Sports should continue to play during this pandemic


Senior Drew Elza passes the ball during a varsity basketball game, against Mehlville on Dec.18. OHS lost a close one with the final score being 60-59.

With COVID-19 stopping all sense of normal life, communities are still struggling to decide what seems safe and what doesn’t. St. Louis County still is strongly advising the public to maintain social distance, avoid large gatherings, and generally limit what the public can do. However, one particular activity that has been causing a lot of controversy has not been shut down — high school sports. A lot of people will argue that it’s too dangerous to let teams get together to carry on with sports, but they fail to realize that safety precautions are allowing the kids to play,  just like they should be able to. 

For starters, all teams are required to wear masks. No matter if the sport is considered to be low or high contact, athletes are required to play with masks, making the virus less transmittable. Teams are doing daily temperature checks, and the minute one teammate or coach has been exposed or catches the virus, the entire team has to follow quarantine procedures.  

Furthermore, while playing, sports like basketball have their chairs spaced out six feet so that players sitting on the “bench” are properly physically distanced. Games are also not allowing spectators, keeping the number of people in the building low, thus potentially exposing less people.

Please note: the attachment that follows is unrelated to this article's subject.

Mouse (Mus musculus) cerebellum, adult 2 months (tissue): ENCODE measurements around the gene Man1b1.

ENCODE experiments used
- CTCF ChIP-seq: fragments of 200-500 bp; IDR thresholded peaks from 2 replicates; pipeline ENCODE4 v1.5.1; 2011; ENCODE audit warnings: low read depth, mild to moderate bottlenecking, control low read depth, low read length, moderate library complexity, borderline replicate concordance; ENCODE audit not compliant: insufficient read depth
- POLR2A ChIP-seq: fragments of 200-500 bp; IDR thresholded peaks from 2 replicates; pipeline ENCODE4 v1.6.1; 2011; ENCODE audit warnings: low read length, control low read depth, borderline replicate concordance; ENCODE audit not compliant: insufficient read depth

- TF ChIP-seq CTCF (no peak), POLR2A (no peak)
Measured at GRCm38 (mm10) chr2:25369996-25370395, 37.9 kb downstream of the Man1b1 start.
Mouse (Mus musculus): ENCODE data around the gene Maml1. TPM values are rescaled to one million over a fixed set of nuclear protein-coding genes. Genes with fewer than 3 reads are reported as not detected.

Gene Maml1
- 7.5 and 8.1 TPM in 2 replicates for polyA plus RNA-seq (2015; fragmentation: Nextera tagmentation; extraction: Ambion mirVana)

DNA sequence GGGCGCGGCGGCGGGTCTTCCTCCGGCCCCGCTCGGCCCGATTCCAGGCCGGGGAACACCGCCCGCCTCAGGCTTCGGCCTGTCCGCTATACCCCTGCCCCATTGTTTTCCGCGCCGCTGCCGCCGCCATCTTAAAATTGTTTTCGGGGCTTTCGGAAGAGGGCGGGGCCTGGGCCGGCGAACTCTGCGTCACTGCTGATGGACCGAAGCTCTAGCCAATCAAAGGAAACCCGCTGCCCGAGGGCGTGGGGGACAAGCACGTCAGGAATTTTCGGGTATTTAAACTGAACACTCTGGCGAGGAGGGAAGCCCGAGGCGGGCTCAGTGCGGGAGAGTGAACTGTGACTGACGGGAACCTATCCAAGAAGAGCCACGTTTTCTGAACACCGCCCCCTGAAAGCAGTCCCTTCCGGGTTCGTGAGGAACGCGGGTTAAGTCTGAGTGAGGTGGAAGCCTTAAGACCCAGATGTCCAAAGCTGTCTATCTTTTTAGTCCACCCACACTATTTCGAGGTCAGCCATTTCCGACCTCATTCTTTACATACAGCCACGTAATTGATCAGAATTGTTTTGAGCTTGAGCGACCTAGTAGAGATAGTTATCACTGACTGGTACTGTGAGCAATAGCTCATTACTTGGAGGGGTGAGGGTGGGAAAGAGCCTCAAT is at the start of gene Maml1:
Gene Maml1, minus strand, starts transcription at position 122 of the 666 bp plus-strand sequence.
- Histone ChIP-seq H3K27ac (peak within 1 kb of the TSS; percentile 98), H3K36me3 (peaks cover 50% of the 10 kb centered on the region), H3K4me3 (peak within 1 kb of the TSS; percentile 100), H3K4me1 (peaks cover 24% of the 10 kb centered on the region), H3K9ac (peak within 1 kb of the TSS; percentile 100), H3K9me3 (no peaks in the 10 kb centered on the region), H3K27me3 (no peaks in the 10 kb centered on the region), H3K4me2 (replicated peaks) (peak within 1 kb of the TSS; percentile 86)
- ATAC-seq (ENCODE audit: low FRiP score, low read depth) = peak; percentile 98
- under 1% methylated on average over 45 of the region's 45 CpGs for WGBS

Taking into consideration that the public is going into the tenth month of the pandemic, how many people — especially teenagers — are still strictly following any stay at home order? It’s a teenager’s natural instinct to want to go out and party and see friends, so doesn’t it make more sense to keep them together with the same group of friends (aka allowing them to play a sport) as opposed to them going out and seeing a different group of people every weekend? During the fall sports season at OHS little to none actually got the virus and cases did not seem to spike after putting the seasons into full swing. Having a fair balance of going out when needed and letting kids play their high school sports should keep the numbers of COVID cases under control. There is no trace that high school sports is what causes the number of cases to grow. It is what people are doing in their personal lives and not in a controlled environment that leads to an increase in transmission of the virus.

These past 10 months have been hard for everyone, causing depression and anxiety in students to rise, and with the virus taking away all sense of normalcy, students need to be able to still go out in a “safe” and “healthy” way, and high school sports is the perfect opportunity for student athletes to be able to take their mind off all the things going on in the world and feel like they have some sense of normalcy. Yes, while limiting what the public is allowed to do is needed, a healthy balance of going out in a controlled environment will not and has not caused the cases to spike and is not the reason this virus is spreading.